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Best Practice KPIs Are the Worst KPIs

Key performance indicators (KPIs) share insight into how well things are going in an area that you have deemed to be critical for business success. Every KPI must be fine-tuned for the occasion. That means the KPIs that other people choose to use should probably have no bearing on how you operate. In a post at his blog, Joe the IT Guy further discusses how to properly use and understand KPIs.

Context and the KPI

Joe begins by noting the differences between KPIs and critical success factors (CSFs). Basically, CSFs are things that must be achieved in order to reach goals, and KPIs are what measure how well progress toward those goals is progressing. So CSFs come first, then the KPIs. And when talking with customers, the CSFs should actually take precedence, with the KPIs being a supplementary point.

Trying to use “best practice KPIs,” where certain KPIs are selected just because they are generally “better” than others, is dangerous. It is dangerous because generally better KPIs do not exist. Joe gives the example of “reduction in the number of failed changes” as an alleged best practice KPI to examine. He explains how using it as a KPI could go wrong:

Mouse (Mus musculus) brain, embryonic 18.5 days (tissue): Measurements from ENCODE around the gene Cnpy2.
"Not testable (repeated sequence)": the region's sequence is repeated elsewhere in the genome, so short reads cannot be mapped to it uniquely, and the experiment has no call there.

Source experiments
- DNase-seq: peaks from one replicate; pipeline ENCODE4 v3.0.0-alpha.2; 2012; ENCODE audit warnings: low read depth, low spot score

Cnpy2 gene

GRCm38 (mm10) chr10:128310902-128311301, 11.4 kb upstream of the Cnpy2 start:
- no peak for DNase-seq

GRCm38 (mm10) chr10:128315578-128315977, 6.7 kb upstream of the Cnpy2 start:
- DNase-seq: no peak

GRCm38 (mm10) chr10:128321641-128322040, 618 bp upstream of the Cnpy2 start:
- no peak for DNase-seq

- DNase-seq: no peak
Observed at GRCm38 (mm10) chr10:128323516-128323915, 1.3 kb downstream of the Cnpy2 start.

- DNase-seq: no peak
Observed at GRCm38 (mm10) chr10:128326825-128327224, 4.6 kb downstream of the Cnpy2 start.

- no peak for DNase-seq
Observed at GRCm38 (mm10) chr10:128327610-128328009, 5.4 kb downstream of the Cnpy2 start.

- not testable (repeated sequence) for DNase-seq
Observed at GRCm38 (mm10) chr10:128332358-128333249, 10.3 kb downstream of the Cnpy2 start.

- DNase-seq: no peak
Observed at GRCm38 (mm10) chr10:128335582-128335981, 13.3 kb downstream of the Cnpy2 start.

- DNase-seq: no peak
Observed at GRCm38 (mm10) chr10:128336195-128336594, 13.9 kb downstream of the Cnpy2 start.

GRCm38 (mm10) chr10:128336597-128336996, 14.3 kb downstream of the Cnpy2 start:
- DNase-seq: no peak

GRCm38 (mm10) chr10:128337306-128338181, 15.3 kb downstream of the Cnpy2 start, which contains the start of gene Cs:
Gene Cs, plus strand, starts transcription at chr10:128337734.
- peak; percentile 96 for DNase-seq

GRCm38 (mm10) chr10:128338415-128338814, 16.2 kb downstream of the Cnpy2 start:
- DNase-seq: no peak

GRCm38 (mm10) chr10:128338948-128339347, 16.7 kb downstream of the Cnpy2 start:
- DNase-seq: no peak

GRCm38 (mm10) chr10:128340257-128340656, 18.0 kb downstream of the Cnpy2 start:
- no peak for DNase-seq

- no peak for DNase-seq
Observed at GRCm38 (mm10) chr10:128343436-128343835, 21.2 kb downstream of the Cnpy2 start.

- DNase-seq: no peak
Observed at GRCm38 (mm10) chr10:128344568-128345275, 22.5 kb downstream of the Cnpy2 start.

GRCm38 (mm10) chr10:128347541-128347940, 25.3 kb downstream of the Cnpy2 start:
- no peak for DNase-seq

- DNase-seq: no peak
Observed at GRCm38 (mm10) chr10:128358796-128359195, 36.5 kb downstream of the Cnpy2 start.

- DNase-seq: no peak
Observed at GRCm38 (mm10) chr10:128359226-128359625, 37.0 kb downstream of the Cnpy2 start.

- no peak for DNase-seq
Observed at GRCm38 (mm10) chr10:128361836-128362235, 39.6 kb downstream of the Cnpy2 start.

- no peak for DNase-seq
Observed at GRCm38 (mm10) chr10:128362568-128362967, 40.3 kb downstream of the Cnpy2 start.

Imagine an organization where the change management process is not working very well… The organization decides to re-launch the change management process, so they train and motivate staff, appoint a new Change Advisory Board (CAB), and start to do a really good job of reviewing changes. The new process works well and the number of change requests goes up from 10 per week to 100 per week. At the same time the number of failed changes goes up from zero (only very safe changes were previously being logged) to 10 per week. This is clearly a good thing, but the KPI has gone in the wrong direction.

Thus, as usual, context is everything. Do not get lax with your imagination when building KPIs. You can view the original post here:

About John Friscia

John Friscia is the Editor of Computer Aid's Accelerating IT Success. He began working for Computer Aid, Inc. in 2013 and continues to provide graphic design support for AITS. He graduated summa cum laude from Shippensburg University with a B.A. in English.

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